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If you are a great lover of cars and want to know the history of one of the most named in the fifties, then you should continue reading the following information about Pegaso Barajas.
Classic cars have been studied by many people who prefer to know the different models of the time, their histories and origins. Learn a little more about the Pegaso Barajas, a private truck created in Spain with particular characteristics that you will surely want to know.
When the Spanish regime created the National Institute of Industry on September 25,1941, there were clashes and much discussion about transportation.
By 1946 the CETA (Centro Técnico para el Estudio del Automóvil) was created, since Ricart Vilfredo, after having seen the facts, received a remuneration for developing a seven-ton diesel truck.
On June 26,1946, the company's share capital amounted to 240 million pesetas, the currency used at that time, and then came the sale of Hispano Suiza, which replaced what is now known as Parque Pegaso.
Both the facilities and the staff were absorbed by this new company, using this infrastructure to quickly position itself to the consumer's taste, and thus emerged the Pegasus truck, which had a certain similarity with the Hispanic Switzerland 66d.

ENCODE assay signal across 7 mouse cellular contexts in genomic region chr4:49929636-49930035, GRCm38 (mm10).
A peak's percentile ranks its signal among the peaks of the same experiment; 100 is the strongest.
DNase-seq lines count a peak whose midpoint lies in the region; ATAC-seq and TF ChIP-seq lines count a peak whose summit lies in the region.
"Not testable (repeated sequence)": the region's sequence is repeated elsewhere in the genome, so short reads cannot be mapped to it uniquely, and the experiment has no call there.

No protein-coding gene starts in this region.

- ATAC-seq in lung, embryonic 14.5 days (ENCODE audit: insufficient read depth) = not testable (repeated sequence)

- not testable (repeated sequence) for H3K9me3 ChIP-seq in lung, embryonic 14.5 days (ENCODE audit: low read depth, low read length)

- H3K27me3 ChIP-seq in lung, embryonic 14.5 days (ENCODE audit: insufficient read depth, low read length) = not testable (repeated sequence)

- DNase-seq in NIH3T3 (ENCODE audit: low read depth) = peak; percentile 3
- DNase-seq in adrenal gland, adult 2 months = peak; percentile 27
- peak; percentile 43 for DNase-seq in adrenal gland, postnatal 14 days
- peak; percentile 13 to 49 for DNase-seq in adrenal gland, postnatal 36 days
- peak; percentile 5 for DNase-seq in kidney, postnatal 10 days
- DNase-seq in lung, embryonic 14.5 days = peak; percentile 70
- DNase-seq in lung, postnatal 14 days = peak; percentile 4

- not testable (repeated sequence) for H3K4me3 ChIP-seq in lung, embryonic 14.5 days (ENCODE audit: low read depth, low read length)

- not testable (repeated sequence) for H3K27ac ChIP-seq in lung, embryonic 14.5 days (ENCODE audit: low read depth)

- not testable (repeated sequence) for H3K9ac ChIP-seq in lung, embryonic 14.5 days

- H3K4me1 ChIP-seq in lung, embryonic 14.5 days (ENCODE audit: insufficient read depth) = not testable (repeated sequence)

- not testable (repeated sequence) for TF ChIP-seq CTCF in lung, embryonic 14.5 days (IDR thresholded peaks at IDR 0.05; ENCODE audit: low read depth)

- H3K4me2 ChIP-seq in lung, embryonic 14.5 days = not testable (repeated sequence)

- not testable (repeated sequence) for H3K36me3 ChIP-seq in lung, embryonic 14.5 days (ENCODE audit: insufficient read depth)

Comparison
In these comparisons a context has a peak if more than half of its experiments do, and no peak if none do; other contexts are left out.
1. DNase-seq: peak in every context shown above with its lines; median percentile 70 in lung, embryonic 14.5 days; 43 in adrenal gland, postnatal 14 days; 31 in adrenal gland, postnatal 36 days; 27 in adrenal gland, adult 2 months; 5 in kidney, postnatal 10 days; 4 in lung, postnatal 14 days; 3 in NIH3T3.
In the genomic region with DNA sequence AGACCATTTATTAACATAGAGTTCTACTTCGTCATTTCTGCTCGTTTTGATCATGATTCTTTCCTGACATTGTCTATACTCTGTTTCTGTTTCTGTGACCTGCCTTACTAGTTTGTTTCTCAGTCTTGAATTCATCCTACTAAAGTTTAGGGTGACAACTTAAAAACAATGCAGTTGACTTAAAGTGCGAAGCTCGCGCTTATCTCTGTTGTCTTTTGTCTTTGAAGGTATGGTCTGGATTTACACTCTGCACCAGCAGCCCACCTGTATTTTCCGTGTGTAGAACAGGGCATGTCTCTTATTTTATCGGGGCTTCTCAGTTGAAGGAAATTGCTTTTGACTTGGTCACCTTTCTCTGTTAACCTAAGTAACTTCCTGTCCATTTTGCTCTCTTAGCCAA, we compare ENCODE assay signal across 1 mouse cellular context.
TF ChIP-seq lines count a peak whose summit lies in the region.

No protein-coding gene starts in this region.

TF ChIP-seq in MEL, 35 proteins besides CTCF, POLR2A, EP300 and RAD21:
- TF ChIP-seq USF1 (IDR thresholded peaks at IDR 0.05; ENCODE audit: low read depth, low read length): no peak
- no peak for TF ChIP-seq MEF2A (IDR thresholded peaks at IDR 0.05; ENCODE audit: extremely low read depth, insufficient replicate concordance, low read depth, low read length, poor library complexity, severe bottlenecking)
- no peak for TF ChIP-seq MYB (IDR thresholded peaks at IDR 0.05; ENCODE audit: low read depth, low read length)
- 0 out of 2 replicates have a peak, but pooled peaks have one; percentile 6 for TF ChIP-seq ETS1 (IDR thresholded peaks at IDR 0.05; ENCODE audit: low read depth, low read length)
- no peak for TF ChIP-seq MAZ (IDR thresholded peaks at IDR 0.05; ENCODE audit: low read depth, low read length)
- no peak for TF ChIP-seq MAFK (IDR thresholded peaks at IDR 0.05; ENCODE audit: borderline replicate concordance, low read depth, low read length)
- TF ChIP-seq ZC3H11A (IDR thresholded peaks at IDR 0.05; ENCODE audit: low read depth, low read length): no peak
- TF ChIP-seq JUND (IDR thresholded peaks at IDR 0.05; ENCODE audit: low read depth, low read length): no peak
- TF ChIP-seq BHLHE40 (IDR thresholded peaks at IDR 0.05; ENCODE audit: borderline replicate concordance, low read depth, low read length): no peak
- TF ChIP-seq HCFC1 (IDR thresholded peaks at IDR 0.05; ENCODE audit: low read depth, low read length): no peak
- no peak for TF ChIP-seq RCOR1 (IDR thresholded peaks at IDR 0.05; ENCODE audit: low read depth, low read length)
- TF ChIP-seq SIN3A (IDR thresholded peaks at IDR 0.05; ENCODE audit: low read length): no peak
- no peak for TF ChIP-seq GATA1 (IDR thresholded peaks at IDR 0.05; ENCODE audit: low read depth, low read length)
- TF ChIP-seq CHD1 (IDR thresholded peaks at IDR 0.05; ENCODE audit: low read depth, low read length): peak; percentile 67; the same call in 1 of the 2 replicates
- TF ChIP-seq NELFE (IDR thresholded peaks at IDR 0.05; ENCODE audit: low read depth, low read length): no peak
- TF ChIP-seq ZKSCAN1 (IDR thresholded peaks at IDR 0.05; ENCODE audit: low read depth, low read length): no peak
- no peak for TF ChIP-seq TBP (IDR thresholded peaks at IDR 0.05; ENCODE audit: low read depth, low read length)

Subsequently, in 1949 the Pegasus or Pegasus II diesel was manufactured, which had a Z-206 engine, six cylinders and a diameter of 100 mm. and which in turn incorporated an eight-speed gearbox with 120 horsepower at a speed of 1,800 revolutions per minute.
This truck received a curious nickname, skunk (referred to the fleshy cheekbone) for its particular appearance. The engine and direct injection were characteristic of the Pegasus model.
Although the units that were initially manufactured had 110 horsepower, little by little it gradually increased its power to 120 horsepower, which facilitated the maintenance of the 90 kilometers per hour, despite being a truck that weighed more than eleven tons.
The double front suspension presented by this truck made it stand out from other vehicles, in addition to the fact that for each wheel there were two trapezoidal wheels attached to a helical spring. In addition, there was a crossbow that held the two front wheels steady, providing comfort and stability, but with the serious lack of parts needed to incorporate a new crossbow.
Six thousand units of this historic truck were created until 1959, but due to its high price suffered a huge fall, so people were thinking about it and a lot, when buying a vehicle at half the price of the Barajas model.
The trucks have adapted to the changes as technology has advanced, which has allowed us to have a better vision of the usefulness of the trucks that have been designed and manufactured for environmental needs and is that trucks such as the Pegaso Barajas were manufactured to meet those needs, promoting a better quality of life that facilitated the transfer of food and products to the table of all families.